Breastfeeding is a learning process for mothers, babies, and the family as a whole. When newborns are first put to the breast, they sometimes have trouble opening their mouths wide enough to get a latch that is comfortable for moms. This reflects the small size of infants and changes over time as infants grow. Babies also may have trouble latching if mothers have breast swelling from engorgement or from other factors. If a baby persistently nurses without a wide, comfortable latch, nipple damage can develop.
The first step is to work with your health care team to help your baby and you learn what an appropriate latch feels like, so that he or she doesn’t injure your nipples.
Watch your baby – when she’s licking her lips, touching her fingers to her mouth, or turning her head from side to side, she’s thinking about eating. Get into a comfortable, well- supported position, and settle your baby where she’s close to your breast. Babies who are ready to eat will feel the nipple on their cheek, open their mouths, turn their heads into position, and latch. All you need to do is support her head and shoulders. If you feel discomfort after your baby has latched, adjust her position, and yours, until it’s comfortable for both of you. To release her from your breast, put your pinky finger in her mouth to break the suction.
Nipple shape at the end of a feeding session can be a helpful clue about your baby’s latch. If the latch is appropriate, your nipple will be extended out from your breast and the same color as usual. If you are experiencing a poor latch, your nipples may be a different shape or color. For example, nipples can be pinched in a way that flattens them or even breaks the skin. When blood vessels have been pinched, they sometimes respond with a spasm that cuts off blood supply. This is called vasospasm, and it can cause changes in color. Some mothers notice their nipples turn pale, purple and/or very bright red. Others notice sharp, shooting pain deep in the breast. This condition is called vasospasm and often starts when the baby comes off the breast and the nipple gets cooler.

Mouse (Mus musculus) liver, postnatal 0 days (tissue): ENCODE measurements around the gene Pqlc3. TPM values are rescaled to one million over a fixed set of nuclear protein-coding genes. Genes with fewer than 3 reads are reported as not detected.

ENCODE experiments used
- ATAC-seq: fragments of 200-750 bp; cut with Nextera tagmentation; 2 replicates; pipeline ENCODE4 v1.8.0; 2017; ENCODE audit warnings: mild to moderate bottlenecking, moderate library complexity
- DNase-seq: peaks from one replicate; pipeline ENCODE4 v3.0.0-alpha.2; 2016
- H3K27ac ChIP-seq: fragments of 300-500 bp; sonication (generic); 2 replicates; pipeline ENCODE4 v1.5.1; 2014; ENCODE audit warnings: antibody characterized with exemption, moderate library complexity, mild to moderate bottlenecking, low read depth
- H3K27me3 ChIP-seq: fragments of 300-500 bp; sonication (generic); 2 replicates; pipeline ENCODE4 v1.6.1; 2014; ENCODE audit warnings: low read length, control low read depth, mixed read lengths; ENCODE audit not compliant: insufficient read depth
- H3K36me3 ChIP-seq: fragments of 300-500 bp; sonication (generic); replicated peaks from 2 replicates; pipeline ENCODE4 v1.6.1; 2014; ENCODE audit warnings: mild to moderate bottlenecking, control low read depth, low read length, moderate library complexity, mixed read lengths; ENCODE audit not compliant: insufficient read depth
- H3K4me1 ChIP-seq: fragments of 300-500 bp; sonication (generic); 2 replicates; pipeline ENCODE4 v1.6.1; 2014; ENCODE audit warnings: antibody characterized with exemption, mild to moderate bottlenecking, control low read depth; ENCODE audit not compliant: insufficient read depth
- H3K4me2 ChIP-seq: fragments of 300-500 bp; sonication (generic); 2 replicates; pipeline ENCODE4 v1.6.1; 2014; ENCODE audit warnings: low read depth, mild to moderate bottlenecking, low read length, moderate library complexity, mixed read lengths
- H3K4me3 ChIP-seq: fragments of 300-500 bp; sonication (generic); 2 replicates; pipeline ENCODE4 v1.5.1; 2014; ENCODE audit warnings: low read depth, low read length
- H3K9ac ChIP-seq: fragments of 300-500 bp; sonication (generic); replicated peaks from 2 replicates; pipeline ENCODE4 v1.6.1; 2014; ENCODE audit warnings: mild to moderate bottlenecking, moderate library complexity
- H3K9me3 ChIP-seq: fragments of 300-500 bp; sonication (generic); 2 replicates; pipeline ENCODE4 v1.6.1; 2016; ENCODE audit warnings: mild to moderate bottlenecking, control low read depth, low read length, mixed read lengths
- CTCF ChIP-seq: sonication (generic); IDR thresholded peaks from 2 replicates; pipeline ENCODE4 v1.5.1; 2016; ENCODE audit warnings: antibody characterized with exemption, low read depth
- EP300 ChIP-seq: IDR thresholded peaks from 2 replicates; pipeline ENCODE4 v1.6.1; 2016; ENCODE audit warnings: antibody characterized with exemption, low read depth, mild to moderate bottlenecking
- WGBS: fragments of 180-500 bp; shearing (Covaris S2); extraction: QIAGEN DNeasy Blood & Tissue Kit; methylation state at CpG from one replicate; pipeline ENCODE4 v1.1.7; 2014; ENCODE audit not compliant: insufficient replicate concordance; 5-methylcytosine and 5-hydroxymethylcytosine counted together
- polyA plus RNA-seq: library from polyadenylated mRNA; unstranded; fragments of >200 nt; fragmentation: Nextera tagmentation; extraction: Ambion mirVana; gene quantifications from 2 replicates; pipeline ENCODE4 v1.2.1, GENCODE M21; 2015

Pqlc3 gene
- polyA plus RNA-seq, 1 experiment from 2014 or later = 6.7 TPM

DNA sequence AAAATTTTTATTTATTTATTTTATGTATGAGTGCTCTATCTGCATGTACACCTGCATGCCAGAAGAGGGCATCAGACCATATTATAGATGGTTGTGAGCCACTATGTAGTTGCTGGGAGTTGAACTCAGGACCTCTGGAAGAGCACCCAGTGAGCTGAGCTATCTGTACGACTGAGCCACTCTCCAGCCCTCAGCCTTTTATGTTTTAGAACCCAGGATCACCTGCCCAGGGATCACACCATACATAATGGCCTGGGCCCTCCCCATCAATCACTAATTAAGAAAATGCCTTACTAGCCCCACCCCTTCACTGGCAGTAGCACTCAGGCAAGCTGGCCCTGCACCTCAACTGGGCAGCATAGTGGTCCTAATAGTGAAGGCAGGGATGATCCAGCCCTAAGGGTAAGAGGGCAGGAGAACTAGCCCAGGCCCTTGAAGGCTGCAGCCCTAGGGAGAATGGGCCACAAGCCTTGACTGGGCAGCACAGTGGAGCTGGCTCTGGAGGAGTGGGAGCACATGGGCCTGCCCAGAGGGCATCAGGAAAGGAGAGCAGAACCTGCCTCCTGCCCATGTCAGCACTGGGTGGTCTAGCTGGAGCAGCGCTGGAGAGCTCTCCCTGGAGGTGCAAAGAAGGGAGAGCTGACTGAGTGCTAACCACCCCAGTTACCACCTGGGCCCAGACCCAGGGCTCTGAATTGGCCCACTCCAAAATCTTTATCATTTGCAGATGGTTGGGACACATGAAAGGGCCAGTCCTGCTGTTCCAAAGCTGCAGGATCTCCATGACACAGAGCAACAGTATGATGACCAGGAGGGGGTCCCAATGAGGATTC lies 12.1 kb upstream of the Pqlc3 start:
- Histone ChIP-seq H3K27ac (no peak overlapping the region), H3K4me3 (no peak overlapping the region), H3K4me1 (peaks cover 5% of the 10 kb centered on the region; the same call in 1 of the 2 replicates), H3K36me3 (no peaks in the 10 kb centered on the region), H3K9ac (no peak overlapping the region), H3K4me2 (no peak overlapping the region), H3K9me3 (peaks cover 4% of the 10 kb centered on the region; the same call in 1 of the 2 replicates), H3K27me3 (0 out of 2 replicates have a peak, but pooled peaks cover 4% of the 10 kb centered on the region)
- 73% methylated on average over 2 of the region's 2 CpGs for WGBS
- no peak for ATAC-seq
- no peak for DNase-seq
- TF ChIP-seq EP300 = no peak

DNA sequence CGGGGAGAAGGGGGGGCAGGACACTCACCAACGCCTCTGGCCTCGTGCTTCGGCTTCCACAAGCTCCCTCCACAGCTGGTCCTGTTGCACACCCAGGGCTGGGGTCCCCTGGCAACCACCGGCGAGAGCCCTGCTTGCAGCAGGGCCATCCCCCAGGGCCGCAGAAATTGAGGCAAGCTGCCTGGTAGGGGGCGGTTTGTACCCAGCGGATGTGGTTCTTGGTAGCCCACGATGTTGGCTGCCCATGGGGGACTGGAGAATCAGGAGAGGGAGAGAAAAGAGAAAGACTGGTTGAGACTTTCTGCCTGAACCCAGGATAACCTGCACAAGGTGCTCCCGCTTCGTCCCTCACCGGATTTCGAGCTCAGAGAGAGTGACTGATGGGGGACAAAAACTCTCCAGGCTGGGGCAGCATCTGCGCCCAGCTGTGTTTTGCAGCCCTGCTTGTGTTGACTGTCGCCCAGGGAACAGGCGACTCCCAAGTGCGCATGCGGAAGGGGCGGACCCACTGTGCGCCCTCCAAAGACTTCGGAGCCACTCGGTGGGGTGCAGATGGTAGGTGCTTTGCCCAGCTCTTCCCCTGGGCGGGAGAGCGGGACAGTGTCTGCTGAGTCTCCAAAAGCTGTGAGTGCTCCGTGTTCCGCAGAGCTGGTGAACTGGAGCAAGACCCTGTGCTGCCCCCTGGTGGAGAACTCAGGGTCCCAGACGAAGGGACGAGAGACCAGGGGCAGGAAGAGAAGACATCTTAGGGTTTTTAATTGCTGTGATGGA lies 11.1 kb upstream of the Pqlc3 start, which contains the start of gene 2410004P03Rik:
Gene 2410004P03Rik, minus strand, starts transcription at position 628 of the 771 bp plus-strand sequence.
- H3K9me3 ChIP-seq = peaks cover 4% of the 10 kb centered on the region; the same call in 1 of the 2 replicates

Some nursing moms develop nipple cracks, with redness and irritation. Irritant dermatitis can develop from irritation to your nipples from your baby’s mouth, your breast pump, or creams, lotions or soaps applied to your nipples. The main treatment is to apply a non-irritating moisturizer. Olive or coconut oil are inexpensive and edible options, so there’s not a concern if there’s a bit left when baby next goes to breast.
If the breaks in the skin are quite painful, or if there’s yellow crusting around the cracks, there may be a bacterial infection. The bacteria that cause this typically come from your baby’s nose, so it’s safe for him to keep breastfeeding. Call your provider and ask about prescribing Mupirocin or Bactroban.
Additionally, Kelly Mom offers guidance for healing from nipple damage, including:
- Breastfeed from the uninjured (or less injured) side first. Baby will tend to nurse more gently on the second side offered.
- Experiment with different breastfeeding positions to determine which is most comfortable.
- If breastfeeding is too painful, it is very important to express milk from the injured side to reduce the risk of mastitis and to maintain supply. If pumping is too painful, try hand expression. Read more in the BABY FEEDING section.